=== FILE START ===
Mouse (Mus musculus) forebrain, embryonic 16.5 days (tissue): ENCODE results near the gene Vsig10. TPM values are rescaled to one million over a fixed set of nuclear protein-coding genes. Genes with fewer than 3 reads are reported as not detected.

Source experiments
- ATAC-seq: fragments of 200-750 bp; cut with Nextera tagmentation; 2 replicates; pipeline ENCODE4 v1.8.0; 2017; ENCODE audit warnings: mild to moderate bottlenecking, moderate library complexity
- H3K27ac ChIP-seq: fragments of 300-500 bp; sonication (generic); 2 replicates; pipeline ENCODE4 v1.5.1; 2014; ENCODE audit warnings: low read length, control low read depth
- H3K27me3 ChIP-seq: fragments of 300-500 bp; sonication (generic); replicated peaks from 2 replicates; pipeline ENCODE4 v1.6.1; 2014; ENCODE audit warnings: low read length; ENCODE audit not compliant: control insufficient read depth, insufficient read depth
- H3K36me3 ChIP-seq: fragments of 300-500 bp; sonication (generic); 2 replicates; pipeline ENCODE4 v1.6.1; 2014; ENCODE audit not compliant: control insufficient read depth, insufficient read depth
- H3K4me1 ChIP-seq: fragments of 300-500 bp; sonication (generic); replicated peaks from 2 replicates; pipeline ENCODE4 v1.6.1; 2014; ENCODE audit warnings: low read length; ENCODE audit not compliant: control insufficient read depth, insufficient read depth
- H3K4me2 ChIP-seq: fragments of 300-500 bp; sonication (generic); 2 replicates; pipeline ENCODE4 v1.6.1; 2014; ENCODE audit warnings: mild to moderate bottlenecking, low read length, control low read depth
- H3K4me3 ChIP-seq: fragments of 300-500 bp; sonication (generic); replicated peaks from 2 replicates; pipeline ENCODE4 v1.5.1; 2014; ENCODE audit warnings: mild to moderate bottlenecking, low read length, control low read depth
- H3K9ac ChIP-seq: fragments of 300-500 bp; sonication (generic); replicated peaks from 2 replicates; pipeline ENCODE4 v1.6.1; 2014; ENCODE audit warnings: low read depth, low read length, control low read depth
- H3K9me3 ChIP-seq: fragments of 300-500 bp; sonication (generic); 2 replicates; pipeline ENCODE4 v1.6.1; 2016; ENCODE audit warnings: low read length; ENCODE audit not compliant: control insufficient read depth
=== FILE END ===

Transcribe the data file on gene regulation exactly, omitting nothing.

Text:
Mouse (Mus musculus) forebrain, embryonic 16.5 days (tissue): ENCODE results near the gene Vsig10. TPM values are rescaled to one million over a fixed set of nuclear protein-coding genes. Genes with fewer than 3 reads are reported as not detected.

Source experiments
- ATAC-seq: fragments of 200-750 bp; cut with Nextera tagmentation; 2 replicates; pipeline ENCODE4 v1.8.0; 2017; ENCODE audit warnings: mild to moderate bottlenecking, moderate library complexity
- H3K27ac ChIP-seq: fragments of 300-500 bp; sonication (generic); 2 replicates; pipeline ENCODE4 v1.5.1; 2014; ENCODE audit warnings: low read length, control low read depth
- H3K27me3 ChIP-seq: fragments of 300-500 bp; sonication (generic); replicated peaks from 2 replicates; pipeline ENCODE4 v1.6.1; 2014; ENCODE audit warnings: low read length; ENCODE audit not compliant: control insufficient read depth, insufficient read depth
- H3K36me3 ChIP-seq: fragments of 300-500 bp; sonication (generic); 2 replicates; pipeline ENCODE4 v1.6.1; 2014; ENCODE audit not compliant: control insufficient read depth, insufficient read depth
- H3K4me1 ChIP-seq: fragments of 300-500 bp; sonication (generic); replicated peaks from 2 replicates; pipeline ENCODE4 v1.6.1; 2014; ENCODE audit warnings: low read length; ENCODE audit not compliant: control insufficient read depth, insufficient read depth
- H3K4me2 ChIP-seq: fragments of 300-500 bp; sonication (generic); 2 replicates; pipeline ENCODE4 v1.6.1; 2014; ENCODE audit warnings: mild to moderate bottlenecking, low read length, control low read depth
- H3K4me3 ChIP-seq: fragments of 300-500 bp; sonication (generic); replicated peaks from 2 replicates; pipeline ENCODE4 v1.5.1; 2014; ENCODE audit warnings: mild to moderate bottlenecking, low read length, control low read depth
- H3K9ac ChIP-seq: fragments of 300-500 bp; sonication (generic); replicated peaks from 2 replicates; pipeline ENCODE4 v1.6.1; 2014; ENCODE audit warnings: low read depth, low read length, control low read depth
- H3K9me3 ChIP-seq: fragments of 300-500 bp; sonication (generic); 2 replicates; pipeline ENCODE4 v1.6.1; 2016; ENCODE audit warnings: low read length; ENCODE audit not compliant: control insufficient read depth